The Informed Parent
You and your family are your child’s first and best teacher. You understand and know your child better than anyone else. From conception through the first 5-6 years of life, your child’s growth, development and brain maturation are critical in setting the foundation of lifelong health, learning and well-being. From birth, learning and development at each stage of life lay the building blocks for the next more complex evolving skill. Research tells us that this is when children do their most important learning.
Recognizing that each child develops at his or her own pace, in different ways, at different rates and times this checklist of developmental milestones (0-5 years) can guide you monitor your child’s developmental needs and strengths. In recent years disciplines such as psychology, neurology, education, medicine, human development and even economics and policy development have converged to define a “Science of Early Childhood Development”.
What families/parents/caregivers can do to support healthy brain development can be explored through the resources below:
|Having a strong sense of identity||Children build secure relationships with family and other people in their lives and can ask for comfort and help|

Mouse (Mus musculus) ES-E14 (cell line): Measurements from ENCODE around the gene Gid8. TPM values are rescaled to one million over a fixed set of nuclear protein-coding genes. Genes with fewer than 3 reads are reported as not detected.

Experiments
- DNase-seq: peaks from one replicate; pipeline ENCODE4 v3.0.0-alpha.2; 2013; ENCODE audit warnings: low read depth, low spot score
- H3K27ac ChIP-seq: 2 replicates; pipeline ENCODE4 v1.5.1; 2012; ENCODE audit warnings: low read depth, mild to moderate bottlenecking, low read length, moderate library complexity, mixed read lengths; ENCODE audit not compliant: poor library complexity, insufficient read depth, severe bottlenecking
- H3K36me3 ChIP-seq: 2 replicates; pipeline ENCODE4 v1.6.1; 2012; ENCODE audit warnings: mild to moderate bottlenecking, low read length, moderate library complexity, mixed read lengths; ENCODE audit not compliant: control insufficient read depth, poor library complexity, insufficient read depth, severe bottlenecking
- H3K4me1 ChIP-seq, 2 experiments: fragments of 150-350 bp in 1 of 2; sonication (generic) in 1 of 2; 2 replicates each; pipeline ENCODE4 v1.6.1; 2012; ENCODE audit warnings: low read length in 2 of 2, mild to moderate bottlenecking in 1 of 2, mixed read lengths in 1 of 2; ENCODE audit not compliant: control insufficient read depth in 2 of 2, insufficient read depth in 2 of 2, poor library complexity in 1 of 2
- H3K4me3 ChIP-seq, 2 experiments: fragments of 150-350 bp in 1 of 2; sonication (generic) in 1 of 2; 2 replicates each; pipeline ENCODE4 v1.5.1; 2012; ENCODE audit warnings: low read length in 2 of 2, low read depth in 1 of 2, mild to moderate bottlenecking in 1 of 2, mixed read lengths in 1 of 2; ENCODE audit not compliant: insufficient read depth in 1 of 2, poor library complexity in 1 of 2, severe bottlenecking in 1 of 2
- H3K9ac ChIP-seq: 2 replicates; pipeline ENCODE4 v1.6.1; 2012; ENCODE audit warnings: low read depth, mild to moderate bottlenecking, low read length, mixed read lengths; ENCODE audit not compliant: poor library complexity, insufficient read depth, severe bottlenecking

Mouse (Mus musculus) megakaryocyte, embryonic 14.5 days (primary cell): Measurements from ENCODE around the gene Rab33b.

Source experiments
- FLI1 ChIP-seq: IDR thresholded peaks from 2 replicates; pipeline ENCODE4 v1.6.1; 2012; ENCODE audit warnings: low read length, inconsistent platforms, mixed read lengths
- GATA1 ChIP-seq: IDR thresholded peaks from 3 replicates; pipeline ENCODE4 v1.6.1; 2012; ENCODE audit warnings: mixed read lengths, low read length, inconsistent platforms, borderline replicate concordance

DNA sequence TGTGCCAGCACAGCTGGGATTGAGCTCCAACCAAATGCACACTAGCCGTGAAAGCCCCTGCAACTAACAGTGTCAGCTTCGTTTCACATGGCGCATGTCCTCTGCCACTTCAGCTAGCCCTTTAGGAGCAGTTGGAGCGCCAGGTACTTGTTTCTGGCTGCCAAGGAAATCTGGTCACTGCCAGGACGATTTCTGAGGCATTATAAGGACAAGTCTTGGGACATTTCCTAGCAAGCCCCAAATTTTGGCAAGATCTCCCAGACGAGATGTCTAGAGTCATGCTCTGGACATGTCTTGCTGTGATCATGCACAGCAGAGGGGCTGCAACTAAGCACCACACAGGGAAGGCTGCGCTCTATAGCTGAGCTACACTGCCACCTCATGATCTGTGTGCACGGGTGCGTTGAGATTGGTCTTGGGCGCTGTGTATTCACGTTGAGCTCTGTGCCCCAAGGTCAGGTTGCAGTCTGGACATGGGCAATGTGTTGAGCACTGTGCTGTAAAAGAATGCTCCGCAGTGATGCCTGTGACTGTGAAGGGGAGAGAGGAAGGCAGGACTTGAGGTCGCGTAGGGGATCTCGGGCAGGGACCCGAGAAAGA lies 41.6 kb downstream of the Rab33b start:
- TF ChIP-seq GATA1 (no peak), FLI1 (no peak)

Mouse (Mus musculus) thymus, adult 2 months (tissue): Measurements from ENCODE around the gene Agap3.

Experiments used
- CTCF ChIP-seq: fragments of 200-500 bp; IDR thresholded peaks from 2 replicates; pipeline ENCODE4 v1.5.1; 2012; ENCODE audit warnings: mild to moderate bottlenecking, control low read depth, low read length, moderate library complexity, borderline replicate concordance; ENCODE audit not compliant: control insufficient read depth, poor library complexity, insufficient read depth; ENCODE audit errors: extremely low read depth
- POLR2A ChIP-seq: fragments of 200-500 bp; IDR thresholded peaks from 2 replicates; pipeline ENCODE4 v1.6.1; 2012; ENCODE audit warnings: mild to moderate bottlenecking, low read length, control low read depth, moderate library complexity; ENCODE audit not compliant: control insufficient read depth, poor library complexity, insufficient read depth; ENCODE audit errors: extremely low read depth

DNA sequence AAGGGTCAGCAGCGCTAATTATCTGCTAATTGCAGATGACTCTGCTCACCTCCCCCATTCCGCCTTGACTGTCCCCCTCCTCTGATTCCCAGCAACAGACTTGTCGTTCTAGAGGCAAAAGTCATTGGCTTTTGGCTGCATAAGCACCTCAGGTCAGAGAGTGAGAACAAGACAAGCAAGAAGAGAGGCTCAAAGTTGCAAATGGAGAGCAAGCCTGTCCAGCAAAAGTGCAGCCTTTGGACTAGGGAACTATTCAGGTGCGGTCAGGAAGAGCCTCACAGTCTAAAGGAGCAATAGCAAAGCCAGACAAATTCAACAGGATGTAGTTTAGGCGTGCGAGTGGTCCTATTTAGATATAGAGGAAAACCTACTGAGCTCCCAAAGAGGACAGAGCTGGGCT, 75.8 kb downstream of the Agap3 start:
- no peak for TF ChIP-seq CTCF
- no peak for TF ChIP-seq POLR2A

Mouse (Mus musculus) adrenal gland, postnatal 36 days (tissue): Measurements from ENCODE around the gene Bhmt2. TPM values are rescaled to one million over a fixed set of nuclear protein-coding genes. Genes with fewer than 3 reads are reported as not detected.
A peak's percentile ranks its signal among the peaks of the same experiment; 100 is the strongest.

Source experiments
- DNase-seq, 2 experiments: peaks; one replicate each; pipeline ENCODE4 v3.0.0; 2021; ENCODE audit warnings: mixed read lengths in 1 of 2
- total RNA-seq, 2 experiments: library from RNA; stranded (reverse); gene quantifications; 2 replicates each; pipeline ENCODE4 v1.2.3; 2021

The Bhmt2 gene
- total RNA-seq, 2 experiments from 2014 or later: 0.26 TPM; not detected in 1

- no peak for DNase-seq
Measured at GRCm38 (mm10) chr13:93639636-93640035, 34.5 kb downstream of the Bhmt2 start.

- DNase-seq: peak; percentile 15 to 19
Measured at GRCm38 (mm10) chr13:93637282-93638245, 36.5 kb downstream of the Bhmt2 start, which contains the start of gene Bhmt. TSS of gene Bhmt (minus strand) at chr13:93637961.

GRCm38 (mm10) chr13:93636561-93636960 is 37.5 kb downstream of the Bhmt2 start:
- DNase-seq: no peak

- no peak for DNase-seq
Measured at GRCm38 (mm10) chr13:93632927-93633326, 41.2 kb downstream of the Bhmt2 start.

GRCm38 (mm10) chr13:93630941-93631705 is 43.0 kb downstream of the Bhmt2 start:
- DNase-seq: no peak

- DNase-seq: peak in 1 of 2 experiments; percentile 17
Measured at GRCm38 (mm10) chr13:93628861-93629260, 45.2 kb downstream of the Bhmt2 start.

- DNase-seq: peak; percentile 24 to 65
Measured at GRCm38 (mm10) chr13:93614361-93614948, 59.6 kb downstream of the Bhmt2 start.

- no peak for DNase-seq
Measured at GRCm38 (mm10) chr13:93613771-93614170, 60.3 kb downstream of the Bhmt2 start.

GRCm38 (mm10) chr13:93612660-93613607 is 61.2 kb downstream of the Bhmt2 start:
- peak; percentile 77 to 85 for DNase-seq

|Being connected with and contributing to the world||Children explore their world and understand the natural environment|
|Having a strong sense of well-being||Children are happy physically healthy and confident|
|Being a confident and involved learner||Children enjoy learning, are curious, don’t give up easily, are creative and imaginative|
|Being an effective communicator||Children interact and communicate with words and gestures, enjoy singing, talking, stories and books|
You can support your child’s learning at home by:
- Encouraging them to try new things
- Playing, singing and talking about everything you do together
- Reading to them
- Asking simple questions and encouraging your child ask questions
- Involving your child in everyday activities
- Providing positive and immediate response to all of your child’s activities and communication